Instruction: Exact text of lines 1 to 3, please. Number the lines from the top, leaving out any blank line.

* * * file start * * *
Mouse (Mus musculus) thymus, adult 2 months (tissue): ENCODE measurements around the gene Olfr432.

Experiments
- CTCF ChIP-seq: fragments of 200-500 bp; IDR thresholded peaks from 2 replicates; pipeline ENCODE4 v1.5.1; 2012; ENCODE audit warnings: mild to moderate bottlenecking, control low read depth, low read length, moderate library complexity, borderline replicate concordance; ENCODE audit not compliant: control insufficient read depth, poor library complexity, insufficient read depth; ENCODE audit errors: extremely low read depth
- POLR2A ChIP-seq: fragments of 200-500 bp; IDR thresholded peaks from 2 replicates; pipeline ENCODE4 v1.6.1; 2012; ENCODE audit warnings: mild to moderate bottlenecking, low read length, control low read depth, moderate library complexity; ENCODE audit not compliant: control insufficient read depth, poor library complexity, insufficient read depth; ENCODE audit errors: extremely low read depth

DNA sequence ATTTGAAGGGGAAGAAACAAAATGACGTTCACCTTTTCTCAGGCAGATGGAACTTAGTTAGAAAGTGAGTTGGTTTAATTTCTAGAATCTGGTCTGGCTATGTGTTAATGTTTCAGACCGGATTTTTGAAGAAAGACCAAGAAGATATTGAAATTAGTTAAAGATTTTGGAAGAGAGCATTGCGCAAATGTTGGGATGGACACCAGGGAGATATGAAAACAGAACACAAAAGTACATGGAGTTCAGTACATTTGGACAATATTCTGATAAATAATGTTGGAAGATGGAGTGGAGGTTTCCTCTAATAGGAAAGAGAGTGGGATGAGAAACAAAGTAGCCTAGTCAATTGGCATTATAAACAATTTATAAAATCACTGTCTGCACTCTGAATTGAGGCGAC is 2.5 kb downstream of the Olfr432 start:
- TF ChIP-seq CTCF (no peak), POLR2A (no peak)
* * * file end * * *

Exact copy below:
Mouse (Mus musculus) thymus, adult 2 months (tissue): ENCODE measurements around the gene Olfr432.

Experiments
- CTCF ChIP-seq: fragments of 200-500 bp; IDR thresholded peaks from 2 replicates; pipeline ENCODE4 v1.5.1; 2012; ENCODE audit warnings: mild to moderate bottlenecking, control low read depth, low read length, moderate library complexity, borderline replicate concordance; ENCODE audit not compliant: control insufficient read depth, poor library complexity, insufficient read depth; ENCODE audit errors: extremely low read depth